Jo-Ann Challis is a hugely talented newcomer on the audio drama scene. Writer, director and producer of our latest guest production Love for Menabilly, The Last Nuns, and other upcoming audio plays, we caught up with Jo-Ann to learn more.
How did you get involved in audio drama?
A few years ago I started listening to audio drama regularly, normally while I was doing something else, like ironing, but sometimes I’d end up just listening and getting completely immersed in the story. And where I live there’s a community of creative individuals who are always involved in their own productions, so the idea that perhaps I could make something myself bubbled away.
How did you get started as a writer?
I’d had various false starts at fiction, but felt I was always trying to sound like someone else. After a big gap, and when I had more time available, I set myself the experiment of adapting a novel – I just picked a book off a shelf at random. So I had to learn how to format a screenplay. Bad as it was, I finished it. Then I carried on with my own ideas, taking lots of advice and trying to get better.
What led you to write about Daphne du Maurier and Menabilly?
I found a biography of Daphne in a bargain box in a bookshop. As a rule I’m not interested in writers’ real lives, but her eyes on the cover seemed to follow me around the shop until I went back to pick it up! The fact she spent so much money on a rented house struck a chord with me because one of my relatives was rumoured to have foolishly done something similar. So I wondered what might drive a person to do that, and thought it would be interesting if the property itself had a hand in the matter.
What gave you the idea for your first play, The Last Nuns?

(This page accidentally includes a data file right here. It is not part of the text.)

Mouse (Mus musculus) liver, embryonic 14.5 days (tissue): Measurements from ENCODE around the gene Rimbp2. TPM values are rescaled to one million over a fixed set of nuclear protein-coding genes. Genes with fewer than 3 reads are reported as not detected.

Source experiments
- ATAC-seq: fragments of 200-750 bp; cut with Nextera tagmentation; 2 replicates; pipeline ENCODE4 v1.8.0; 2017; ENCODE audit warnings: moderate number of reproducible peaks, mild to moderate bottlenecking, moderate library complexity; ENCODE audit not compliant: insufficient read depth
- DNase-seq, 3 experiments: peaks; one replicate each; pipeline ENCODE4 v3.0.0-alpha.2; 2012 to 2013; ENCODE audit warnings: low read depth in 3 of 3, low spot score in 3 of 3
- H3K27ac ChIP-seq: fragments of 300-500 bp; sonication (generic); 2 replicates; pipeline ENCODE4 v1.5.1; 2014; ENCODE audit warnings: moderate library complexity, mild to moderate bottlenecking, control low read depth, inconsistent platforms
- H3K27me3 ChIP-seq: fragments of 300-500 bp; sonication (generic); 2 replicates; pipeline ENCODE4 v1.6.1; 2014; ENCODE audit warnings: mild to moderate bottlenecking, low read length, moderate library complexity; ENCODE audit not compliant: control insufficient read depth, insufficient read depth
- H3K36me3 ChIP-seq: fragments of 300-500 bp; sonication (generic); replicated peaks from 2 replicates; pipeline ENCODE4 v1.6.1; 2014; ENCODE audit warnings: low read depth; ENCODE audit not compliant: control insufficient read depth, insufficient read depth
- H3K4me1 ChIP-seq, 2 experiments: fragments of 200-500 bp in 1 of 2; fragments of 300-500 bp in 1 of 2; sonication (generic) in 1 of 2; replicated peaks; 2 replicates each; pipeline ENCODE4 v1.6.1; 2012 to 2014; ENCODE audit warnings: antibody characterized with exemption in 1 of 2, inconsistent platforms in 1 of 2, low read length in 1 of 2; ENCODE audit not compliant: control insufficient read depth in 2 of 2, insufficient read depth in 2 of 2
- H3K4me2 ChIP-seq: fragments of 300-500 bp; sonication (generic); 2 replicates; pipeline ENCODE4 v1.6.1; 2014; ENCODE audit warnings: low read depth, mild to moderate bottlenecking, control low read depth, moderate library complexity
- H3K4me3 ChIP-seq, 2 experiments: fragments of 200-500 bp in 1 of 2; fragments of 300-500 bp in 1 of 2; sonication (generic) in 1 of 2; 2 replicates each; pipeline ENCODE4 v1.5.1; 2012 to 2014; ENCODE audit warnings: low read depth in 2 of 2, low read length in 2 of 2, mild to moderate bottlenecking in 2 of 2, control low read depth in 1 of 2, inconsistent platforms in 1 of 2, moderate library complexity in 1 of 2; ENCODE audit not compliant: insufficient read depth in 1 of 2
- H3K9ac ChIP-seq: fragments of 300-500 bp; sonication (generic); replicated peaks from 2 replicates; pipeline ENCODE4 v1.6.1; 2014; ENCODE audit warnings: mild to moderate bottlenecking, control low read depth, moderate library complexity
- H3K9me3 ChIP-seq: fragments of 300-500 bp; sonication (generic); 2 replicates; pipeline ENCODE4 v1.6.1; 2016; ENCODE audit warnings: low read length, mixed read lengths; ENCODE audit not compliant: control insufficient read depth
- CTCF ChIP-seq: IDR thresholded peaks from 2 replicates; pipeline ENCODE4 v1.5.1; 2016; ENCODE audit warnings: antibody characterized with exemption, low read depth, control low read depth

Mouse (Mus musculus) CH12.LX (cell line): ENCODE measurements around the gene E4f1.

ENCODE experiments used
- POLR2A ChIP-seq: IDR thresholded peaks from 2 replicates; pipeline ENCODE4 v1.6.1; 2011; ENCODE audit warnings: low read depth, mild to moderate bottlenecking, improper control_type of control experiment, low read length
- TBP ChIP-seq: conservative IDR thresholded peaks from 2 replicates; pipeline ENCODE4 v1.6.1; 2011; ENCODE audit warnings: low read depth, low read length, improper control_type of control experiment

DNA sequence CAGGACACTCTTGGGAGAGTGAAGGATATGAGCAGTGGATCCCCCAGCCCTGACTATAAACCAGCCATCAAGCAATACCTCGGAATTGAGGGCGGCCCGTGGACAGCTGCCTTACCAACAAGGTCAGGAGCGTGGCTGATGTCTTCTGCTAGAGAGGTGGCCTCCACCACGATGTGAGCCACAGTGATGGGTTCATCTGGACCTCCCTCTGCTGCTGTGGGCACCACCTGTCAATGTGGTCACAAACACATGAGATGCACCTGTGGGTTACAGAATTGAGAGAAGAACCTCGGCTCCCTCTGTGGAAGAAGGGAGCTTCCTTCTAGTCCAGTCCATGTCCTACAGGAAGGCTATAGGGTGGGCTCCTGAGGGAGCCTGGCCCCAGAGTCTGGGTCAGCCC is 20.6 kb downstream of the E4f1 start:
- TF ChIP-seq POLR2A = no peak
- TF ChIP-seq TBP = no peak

I’d watched one of my favourite films, The Nun’s Story, for the millionth time, and was looking online at information about present-day convents. I found a photo of a group of elderly nuns in a very small community and wondered what the future held for them. Would they be able to look after each other? What would happen when most of them had died?
In Love for Menabilly, the house itself is a character in the play with a strong internal monologue. What inspired you to give the house a voice?
I was dissatisfied with the story being a sort of audio biopic, but didn’t know how to move forward. Then I remembered a good piece of advice: if a scene/story/whatever isn’t working, try changing the point of view. So I gave the house a point of view. And for an audio play, there was no logistical difficulty with that.
What have you found most challenging in your work so far?
I find directing very stressful because, apart from explaining what I want lines to convey, I don’t feel well equipped to help actors bring out their best performance. I’ve had to do it, because that’s part of producing something yourself with not much of a budget. I’m very grateful to the actors who’ve tolerated my attempts!
What has been your proudest or happiest working achievement so far?
Given my feelings about directing, I did think I’d achieved something when I worked with a couple of actors quite intensively before recording The Last Nuns to help them get to grips with their characters. One of the actors hadn’t done audio before, and on stage used props and movement to anchor her delivery – so working without these was challenging. I thought the benefits of our rehearsal really showed on recording day.
What are your top tips for aspiring writers of radio plays?
Well, I still consider myself to be aspiring! But, on a very practical level, format your scripts as Wireless Theatre recommend: each new scene on a new page, number each page top right, and number each line starting at 1 on each page, script printed single-sided. You’ll be glad you did when it comes to recording. Also, any time that you spend listening to plays, noting the names of producers whose work you’ve enjoyed, making contacts, writing plays on even the most niche topics that mean something to you – none of that time is wasted.
Have you heard any great audio dramas lately? Is there anything you would like to recommend?
There’s a BBC series by Katie Hims called Listening to the Dead. Five plays follow different generations of one family whose members have varying levels of psychic ability. The characters stayed in my head for months after I first listened.
What have you been working on lately?
I’ve got a couple of ideas for a script, but at the moment it’s a case of having a situation not a story! In the meantime, a production company has bought one of my audio scripts so I’m hoping that will be produced and I’ll get a chance to learn from all their audio and drama experience. It would be wonderful not having to organise anything myself!
Where can we enjoy your work?
Love For Menabilly is available on this very website. The Last Nuns can be heard here.
Jo-Ann can be contacted through linkedin